S4 Table. No. of isolates of STs and CCs of serogroup 6 responsible for invasive infections in adults (≥18 years) in Portugal (1999–2012).
- Conceptualization: JDM SIA JMC MR.
- Formal analysis: JDM JAC MR.
- Funding acquisition: JMC.
- Investigation: JDM SIA.
- Methodology: JDM MR.
- Project administration: MR.
- Resources: JMC.
- Supervision: MR.
- Writing – original draft: JDM.
- Writing – review & editing: JDM JMC MR.
- 1. Bratcher PE, Park IH, Oliver MB, Hortal M, Camilli R, Hollingshead SK, et al. Evolution of the capsular gene locus of Streptococcus pneumoniae serogroup 6. Microbiology. 2011;157: 189–198. pmid:20929956
- 2. Burton RL, Geno KA, Saad JS, Nahm MH. Pneumococcus with the “6E” cps locus produces serotype 6B capsular polysaccharide. J Clin Microbiol. 2016;54: 967–971. pmid:26818670
- 3. Serrano I, Ramirez M, The Portuguese Surveillance Group for the Study of Respiratory Pathogens, Melo-Cristino J. Invasive Streptococcus pneumoniae from Portugal: implications for vaccination and antimicrobial therapy. Clin Microbiol Infect. 2004;10: 652–6. pmid:15214879
- 4. Aguiar SI, Serrano I, Pinto FR, Melo-Cristino J, Ramirez M. Changes in Streptococcus pneumoniae serotypes causing invasive disease with non-universal vaccination coverage of the seven-valent conjugate vaccine. Clin Microbiol Infect. 2008;14: 835–843. pmid:18844684
- 5. Aguiar SI, Brito MJ, Gonçalo-Marques J, Melo-Cristino J, Ramirez M. Serotypes 1, 7F and 19A became the leading causes of pediatric invasive pneumococcal infections in Portugal after 7 years of heptavalent conjugate vaccine use. Vaccine. 2010;28: 5167–5173. pmid:20558247
- 6. Horácio AN, Diamantino-Miranda J, Aguiar SI, Ramirez M, Melo-Cristino J, the Portuguese Group for the Study of Streptococcal Infections. Serotype changes in adult invasive pneumococcal infections in Portugal did not reduce the high fraction of potentially vaccine preventable infections. Vaccine. 2012;30: 218–224. pmid:22100892
- 7. Horácio AN, Diamantino-Miranda J, Aguiar SI, Ramirez M, Melo-Cristino J, the Portuguese Group for the Study of Streptococcal Infections. The majority of adult pneumococcal invasive infections in Portugal are still potentially vaccine preventable in spite of significant declines of serotypes 1 and 5. PLoS ONE. 2013;8: e73704. pmid:24066064
- 8. Aguiar SI, Brito M, Horácio AN, Lopes J, Ramirez M, Melo-Cristino J, et al. Decreasing incidence and changes in serotype distribution of invasive pneumococcal disease in persons aged under 18 years since introduction of 10-valent and 13-valent conjugate vaccines in Portugal, July 2008 to June 2012. Euro Surveill. 2014;19: pii: 20750.
- 9. Brito DA, Ramirez M, de Lencastre H. Serotyping Streptococcus pneumoniae by multiplex PCR. J Clin Microbiol. 2003;41: 2378–84. pmid:12791852
- 10. Kawaguchiya M, Urushibara N, Kobayashi N. High prevalence of genotype 6E (putative serotype 6E) among noninvasive/colonization isolates of Streptococcus pneumoniae in Northern Japan. Microb Drug Resist. 2015;21: 209–214. pmid:25361198
- 11. Enright MC, Spratt BG. A multilocus sequence typing scheme for Streptococcus pneumoniae: identification of clones associated with serious invasive disease. Microbiology. 1998;144: 3049–60. pmid:9846740
- 12. Nascimento M, Sousa A, Ramirez M, Francisco AP, Carriço JA, Vaz C. PHYLOViZ 2.0: Providing scalable data integration and visualization for multiple phylogenetic inference methods. Bioinformatics. 2016;In press.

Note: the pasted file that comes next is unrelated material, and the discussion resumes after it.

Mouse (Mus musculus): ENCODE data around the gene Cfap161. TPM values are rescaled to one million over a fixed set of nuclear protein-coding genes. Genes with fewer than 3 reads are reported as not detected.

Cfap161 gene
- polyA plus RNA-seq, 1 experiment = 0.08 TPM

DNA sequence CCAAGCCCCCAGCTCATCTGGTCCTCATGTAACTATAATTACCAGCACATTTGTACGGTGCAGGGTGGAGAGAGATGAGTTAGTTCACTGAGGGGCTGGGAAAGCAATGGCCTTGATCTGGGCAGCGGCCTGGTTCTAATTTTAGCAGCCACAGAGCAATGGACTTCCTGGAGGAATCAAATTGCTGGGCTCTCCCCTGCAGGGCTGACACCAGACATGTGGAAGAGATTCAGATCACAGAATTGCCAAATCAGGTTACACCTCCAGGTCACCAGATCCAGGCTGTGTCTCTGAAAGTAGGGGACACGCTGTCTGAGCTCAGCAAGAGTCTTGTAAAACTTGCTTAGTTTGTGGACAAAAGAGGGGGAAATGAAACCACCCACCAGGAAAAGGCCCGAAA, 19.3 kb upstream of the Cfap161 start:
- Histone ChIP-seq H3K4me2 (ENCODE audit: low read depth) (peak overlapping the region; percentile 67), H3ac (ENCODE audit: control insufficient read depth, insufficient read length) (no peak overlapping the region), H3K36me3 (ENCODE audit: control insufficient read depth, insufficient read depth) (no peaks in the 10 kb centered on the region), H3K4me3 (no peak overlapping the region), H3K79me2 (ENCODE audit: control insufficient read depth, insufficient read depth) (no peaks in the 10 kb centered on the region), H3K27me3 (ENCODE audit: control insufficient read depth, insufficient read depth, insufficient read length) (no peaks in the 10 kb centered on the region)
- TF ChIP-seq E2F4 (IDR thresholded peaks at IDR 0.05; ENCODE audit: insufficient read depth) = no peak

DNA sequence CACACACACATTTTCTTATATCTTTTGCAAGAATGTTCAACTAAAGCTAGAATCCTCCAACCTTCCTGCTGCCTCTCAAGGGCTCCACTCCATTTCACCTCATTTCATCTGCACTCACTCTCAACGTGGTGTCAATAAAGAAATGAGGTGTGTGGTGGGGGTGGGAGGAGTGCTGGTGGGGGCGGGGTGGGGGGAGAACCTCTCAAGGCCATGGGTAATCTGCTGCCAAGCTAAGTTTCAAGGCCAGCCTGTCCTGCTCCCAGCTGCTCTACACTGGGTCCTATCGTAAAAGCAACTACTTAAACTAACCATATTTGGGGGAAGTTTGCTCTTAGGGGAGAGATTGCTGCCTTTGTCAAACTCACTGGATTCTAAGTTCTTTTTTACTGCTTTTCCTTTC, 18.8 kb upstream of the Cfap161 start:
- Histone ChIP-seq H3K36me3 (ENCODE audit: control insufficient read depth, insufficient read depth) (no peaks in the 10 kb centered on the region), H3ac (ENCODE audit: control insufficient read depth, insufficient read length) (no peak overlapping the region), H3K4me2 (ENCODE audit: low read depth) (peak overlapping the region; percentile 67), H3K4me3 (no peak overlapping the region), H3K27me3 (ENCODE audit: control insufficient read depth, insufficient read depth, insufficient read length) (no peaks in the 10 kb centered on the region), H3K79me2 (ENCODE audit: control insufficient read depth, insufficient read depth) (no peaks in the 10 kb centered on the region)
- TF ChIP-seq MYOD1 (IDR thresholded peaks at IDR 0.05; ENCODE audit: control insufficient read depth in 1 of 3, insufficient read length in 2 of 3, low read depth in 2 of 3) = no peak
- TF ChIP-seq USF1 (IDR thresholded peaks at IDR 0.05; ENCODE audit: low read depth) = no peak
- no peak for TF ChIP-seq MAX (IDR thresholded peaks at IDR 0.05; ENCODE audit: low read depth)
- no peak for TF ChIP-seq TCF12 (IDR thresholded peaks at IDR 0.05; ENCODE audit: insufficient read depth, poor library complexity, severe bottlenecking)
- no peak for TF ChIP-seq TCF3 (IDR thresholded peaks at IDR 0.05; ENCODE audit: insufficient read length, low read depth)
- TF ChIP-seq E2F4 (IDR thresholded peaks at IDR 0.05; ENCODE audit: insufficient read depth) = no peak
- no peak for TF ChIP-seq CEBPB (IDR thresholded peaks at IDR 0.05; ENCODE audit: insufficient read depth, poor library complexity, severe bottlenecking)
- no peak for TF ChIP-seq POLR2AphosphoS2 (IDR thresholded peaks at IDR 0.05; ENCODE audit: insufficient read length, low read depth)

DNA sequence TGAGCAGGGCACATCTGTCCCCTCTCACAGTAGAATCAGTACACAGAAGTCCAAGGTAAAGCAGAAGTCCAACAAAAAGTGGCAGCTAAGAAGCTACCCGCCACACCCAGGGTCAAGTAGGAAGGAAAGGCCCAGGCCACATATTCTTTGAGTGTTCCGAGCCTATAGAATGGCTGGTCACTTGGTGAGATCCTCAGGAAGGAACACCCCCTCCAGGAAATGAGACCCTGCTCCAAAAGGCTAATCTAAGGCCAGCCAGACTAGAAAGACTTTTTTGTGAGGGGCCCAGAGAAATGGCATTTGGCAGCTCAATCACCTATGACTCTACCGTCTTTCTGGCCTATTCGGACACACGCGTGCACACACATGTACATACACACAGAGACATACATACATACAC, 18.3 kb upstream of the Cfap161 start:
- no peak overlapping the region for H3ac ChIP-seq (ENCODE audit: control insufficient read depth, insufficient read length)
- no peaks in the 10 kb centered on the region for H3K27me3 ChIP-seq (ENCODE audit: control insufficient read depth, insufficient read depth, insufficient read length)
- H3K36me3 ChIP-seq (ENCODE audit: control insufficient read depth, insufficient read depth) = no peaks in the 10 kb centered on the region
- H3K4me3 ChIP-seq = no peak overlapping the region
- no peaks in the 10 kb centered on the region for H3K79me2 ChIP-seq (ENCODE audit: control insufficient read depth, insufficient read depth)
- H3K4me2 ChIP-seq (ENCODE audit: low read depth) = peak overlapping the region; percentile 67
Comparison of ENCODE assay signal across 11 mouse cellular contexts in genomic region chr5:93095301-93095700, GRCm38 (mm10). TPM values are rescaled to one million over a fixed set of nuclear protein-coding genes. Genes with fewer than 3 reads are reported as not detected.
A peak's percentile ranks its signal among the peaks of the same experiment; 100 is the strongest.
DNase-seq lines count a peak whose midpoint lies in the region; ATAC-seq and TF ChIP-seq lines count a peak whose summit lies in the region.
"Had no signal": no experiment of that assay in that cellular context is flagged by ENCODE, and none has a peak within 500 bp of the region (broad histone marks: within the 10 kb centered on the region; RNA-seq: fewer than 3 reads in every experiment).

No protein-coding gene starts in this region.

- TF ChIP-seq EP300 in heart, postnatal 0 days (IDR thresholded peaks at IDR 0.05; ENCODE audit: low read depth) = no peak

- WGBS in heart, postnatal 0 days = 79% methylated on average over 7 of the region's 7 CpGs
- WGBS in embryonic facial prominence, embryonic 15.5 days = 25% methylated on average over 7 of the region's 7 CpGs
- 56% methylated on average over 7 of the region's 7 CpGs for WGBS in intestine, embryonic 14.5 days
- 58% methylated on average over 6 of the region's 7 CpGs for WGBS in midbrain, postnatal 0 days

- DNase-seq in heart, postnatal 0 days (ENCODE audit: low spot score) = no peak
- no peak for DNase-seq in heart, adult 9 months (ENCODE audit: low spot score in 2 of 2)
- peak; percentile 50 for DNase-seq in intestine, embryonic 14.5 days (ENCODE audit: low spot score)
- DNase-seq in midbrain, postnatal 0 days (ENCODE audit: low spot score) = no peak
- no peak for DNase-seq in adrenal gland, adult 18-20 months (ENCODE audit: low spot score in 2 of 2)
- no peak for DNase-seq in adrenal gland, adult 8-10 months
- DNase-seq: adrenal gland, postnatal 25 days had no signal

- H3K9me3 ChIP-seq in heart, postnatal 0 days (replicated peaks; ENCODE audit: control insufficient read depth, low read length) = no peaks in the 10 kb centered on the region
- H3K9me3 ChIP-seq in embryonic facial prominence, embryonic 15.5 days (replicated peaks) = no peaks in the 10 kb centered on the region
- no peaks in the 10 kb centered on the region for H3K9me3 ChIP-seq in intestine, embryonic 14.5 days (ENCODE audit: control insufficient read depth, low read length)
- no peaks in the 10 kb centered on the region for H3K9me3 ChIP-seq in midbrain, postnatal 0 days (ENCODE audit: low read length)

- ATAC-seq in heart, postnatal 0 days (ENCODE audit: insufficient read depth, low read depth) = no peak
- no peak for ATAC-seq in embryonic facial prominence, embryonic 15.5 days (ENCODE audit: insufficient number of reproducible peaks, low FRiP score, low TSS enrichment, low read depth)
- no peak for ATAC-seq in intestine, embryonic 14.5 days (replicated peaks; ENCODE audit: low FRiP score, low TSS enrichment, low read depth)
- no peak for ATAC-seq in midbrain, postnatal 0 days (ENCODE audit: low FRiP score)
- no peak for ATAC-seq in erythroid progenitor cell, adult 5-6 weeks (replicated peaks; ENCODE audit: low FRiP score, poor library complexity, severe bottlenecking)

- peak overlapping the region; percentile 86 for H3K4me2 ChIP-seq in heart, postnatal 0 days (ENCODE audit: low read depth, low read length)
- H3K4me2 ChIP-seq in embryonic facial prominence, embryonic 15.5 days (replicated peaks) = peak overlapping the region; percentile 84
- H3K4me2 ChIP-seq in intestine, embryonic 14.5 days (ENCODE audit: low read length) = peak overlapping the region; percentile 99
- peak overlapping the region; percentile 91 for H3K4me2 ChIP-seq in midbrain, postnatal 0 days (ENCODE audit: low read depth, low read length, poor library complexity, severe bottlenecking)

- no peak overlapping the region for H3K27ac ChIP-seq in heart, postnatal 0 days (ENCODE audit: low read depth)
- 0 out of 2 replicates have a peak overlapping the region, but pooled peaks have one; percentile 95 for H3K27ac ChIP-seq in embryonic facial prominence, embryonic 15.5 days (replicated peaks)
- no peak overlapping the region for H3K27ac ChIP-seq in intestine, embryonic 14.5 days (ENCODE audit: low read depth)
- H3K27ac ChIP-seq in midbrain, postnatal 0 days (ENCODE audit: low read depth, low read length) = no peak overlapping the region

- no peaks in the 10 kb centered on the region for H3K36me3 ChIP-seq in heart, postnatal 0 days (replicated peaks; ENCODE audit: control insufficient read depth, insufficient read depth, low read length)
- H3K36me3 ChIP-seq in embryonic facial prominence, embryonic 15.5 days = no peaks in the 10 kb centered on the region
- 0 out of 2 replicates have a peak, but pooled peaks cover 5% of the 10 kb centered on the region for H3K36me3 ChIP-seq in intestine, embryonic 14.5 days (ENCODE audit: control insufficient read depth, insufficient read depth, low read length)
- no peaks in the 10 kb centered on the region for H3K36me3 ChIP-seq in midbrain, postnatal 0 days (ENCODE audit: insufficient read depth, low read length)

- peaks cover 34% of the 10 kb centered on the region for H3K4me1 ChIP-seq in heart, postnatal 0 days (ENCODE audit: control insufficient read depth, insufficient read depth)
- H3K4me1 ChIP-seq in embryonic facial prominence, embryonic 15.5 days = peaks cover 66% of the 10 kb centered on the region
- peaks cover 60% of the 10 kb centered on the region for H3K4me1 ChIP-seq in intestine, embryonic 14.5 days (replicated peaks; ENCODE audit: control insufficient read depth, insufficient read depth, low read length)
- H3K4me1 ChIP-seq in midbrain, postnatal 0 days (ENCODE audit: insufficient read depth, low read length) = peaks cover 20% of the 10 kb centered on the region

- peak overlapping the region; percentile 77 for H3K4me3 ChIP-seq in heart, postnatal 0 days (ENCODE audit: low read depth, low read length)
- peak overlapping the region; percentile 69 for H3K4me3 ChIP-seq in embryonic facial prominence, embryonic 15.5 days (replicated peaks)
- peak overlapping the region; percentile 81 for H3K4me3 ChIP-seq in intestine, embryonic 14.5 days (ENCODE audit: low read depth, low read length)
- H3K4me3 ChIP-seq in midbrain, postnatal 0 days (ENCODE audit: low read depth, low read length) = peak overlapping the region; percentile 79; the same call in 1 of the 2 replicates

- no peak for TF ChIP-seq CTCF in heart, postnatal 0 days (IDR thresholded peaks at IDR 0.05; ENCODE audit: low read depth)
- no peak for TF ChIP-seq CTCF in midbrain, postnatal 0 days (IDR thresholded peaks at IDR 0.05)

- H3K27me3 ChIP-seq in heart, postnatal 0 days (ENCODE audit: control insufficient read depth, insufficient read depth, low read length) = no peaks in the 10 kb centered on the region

- 13. Clinical and Laboratory Standards Institute. Performance standards for antimicrobial susceptibility testing—seventeenth informational supplement. Wayne, PA: Clinical and Laboratory Standards Institute; 2007.
- 14. Carriço JA, Silva-Costa C, Melo-Cristino J, Pinto FR, de Lencastre H, Almeida JS, et al. Illustration of a common framework for relating multiple typing methods by application to macrolide-resistant Streptococcus pyogenes. J Clin Microbiol. 2006;44: 2524–32. pmid:16825375
- 15. Benjamini Y, Hochberg Y. Controlling the false discovery rate—a practical and powerful approch to multiple testing. J R Stat Soc Ser B Stat Methodol. 1995;57: 289–300.
- 16. Marimón JM, Ercibengoa M, Tamayo E, Alonso M, Pérez-Trallero E. Long-term epidemiology of Streptococcus pneumoniae serogroup 6 in a region of Southern Europe with special reference to serotype 6E. PloS One. 2016;11: e0149047. pmid:26863305
- 17. van der Linden M, Winkel N, Küntzel S, Farkas A, Perniciaro SR, Reinert RR, et al. Epidemiology of Streptococcus pneumoniae serogroup 6 isolates from IPD in children and adults in Germany. PloS One. 2013;8: e60848. pmid:23593324
- 18. Horácio AN, Silva-Costa C, Diamantino-Miranda J, Lopes JP, Ramirez M, Melo-Cristino J, et al. Population structure of Streptococcus pneumoniae causing invasive disease in adults in Portugal before PCV13 availability for adults: 2008–2011. PloS One. 2016;11: e0153602. pmid:27168156
- 19. McGee L, McDougal L, Zhou J, Spratt BG, Tenover FC, George R, et al. Nomenclature of major antimicrobial-resistant clones of Streptococcus pneumoniae defined by the pneumococcal molecular epidemiology network. J Clin Microbiol. 2001;39: 2565–71. pmid:11427569
- 20. Baek JY, Park IH, Song J-H, Ko KS. Prevalence of isolates of Streptococcus pneumoniae putative serotype 6E in South Korea. J Clin Microbiol. 2014;52: 2096–2099. pmid:24719436
- 21. Nunes S, Valente C, Sá-Leão R, de Lencastre H. Temporal trends and molecular epidemiology of recently described serotype 6C of Streptococcus pneumoniae. J Clin Microbiol. 2009;47: 472–474. pmid:19073873
- 22. Loman NJ, Gladstone RA, Constantinidou C, Tocheva AS, Jefferies JMC, Faust SN, et al. Clonal expansion within pneumococcal serotype 6C after use of seven-valent vaccine. PloS One. 2013;8: e64731. pmid:23724086
- 23. Rolo D, Fenoll A, Ardanuy C, Calatayud L, Cubero M, de la Campa AG, et al. Trends of invasive serotype 6C pneumococci in Spain: emergence of a new lineage. J Antimicrob Chemother. 2011;66: 1712–1718. pmid:21628304
- 24. Clinical and Laboratory Standards Institute. Performance standards for antimicrobial susceptibility testing—twenty-fourth informational supplement. Wayne, PA: Clinical and Laboratory Standards Institute; 2014.